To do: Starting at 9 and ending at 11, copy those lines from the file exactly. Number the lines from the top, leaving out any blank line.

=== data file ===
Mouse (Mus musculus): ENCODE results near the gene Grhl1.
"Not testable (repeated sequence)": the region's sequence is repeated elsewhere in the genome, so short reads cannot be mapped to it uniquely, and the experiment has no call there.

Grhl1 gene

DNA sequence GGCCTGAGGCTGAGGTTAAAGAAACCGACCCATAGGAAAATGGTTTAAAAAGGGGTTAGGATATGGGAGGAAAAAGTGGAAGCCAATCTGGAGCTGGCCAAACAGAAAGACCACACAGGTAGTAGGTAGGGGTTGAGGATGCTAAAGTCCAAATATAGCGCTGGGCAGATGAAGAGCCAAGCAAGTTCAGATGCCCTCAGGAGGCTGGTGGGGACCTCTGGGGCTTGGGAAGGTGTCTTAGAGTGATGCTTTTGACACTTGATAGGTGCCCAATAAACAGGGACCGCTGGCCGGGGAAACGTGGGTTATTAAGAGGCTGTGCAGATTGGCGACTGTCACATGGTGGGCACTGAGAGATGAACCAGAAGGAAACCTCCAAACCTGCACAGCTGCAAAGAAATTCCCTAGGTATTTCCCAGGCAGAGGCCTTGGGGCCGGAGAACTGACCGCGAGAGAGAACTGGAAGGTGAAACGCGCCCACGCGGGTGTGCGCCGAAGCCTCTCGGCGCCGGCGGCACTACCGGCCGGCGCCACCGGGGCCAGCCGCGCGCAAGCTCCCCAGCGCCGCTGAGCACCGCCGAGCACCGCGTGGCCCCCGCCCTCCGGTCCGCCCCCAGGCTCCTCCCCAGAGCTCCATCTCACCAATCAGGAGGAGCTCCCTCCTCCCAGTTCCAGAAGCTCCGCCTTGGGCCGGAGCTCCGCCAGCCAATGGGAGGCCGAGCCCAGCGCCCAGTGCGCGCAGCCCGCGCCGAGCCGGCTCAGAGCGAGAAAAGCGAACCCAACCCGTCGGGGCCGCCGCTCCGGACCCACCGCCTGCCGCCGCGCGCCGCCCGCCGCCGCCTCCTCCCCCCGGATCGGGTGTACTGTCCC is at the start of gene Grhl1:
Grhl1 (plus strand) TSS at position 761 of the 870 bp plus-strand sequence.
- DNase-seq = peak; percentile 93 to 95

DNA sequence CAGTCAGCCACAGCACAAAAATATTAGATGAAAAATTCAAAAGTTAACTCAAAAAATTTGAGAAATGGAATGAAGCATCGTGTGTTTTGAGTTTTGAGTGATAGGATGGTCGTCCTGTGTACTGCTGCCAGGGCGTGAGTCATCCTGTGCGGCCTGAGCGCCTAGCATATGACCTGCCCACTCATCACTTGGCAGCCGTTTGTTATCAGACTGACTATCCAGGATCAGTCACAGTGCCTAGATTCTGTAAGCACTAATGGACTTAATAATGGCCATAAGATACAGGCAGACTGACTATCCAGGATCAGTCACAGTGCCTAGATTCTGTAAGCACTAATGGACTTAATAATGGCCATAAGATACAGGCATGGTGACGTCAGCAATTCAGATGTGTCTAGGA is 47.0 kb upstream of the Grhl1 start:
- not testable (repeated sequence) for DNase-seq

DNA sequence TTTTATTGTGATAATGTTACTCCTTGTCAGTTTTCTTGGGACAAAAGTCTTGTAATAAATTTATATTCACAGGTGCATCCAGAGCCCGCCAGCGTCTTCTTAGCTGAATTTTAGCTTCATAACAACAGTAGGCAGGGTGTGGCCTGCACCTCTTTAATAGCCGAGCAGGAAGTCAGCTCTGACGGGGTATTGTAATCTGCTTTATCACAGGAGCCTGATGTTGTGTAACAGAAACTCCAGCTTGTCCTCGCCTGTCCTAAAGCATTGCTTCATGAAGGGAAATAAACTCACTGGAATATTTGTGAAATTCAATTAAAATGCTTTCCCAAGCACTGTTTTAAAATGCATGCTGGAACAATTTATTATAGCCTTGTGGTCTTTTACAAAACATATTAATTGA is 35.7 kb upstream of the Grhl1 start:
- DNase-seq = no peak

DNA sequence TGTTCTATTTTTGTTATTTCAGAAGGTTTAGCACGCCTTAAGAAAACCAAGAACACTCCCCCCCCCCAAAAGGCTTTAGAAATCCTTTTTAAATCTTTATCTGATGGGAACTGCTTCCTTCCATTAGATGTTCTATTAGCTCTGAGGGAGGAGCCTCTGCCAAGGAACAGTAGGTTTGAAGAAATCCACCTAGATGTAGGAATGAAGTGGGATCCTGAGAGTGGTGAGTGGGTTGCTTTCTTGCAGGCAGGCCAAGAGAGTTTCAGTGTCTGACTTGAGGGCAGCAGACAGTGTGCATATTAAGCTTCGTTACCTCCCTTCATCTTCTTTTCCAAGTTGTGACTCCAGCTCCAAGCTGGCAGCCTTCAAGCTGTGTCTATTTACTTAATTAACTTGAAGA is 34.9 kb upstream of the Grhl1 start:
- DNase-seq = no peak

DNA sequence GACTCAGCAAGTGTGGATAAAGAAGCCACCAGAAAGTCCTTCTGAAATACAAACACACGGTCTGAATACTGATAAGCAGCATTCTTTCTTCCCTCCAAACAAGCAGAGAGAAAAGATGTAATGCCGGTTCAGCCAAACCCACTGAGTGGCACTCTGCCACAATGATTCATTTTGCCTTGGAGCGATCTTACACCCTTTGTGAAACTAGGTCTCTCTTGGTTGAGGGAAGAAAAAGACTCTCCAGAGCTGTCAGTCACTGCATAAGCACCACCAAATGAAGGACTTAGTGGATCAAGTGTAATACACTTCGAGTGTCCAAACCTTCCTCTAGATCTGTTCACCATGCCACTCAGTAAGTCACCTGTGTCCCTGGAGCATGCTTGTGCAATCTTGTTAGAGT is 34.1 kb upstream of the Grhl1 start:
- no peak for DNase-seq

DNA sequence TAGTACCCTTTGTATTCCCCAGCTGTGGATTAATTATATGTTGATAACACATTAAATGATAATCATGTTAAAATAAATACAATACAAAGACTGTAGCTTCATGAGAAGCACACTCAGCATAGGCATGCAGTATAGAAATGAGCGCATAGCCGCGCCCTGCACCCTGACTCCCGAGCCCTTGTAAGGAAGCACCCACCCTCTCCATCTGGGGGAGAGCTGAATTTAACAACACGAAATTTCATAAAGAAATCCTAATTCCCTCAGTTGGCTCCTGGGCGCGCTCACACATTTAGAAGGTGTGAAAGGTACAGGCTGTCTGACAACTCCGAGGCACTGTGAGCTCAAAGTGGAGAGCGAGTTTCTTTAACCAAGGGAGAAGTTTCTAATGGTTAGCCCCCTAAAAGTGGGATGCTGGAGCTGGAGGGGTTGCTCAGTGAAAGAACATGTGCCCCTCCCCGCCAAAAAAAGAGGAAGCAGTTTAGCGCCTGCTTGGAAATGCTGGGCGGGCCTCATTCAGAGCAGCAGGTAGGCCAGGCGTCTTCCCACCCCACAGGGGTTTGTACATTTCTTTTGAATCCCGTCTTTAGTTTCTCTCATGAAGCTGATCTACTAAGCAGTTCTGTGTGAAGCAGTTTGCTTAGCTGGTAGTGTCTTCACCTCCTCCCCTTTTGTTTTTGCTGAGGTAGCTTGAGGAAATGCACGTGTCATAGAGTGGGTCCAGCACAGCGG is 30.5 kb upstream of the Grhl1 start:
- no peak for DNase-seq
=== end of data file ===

DNA sequence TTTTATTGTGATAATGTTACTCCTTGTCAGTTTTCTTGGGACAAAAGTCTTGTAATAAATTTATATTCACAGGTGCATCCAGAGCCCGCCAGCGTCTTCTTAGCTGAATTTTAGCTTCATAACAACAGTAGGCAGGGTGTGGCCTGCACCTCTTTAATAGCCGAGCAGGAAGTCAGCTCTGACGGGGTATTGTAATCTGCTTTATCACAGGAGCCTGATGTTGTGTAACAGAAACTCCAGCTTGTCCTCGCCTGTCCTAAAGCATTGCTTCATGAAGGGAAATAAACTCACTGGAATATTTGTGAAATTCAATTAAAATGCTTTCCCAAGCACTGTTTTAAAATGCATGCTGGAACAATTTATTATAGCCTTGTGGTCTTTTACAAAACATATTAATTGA is 35.7 kb upstream of the Grhl1 start:
- DNase-seq = no peak

DNA sequence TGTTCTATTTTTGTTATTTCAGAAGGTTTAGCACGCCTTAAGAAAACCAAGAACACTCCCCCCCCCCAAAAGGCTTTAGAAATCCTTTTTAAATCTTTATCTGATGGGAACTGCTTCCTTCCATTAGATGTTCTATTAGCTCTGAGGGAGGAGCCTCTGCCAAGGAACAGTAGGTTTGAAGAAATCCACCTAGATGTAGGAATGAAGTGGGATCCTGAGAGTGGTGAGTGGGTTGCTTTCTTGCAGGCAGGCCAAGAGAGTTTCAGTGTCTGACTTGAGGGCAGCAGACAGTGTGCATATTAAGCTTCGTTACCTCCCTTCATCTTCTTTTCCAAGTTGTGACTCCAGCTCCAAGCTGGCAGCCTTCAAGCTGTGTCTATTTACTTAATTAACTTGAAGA is 34.9 kb upstream of the Grhl1 start: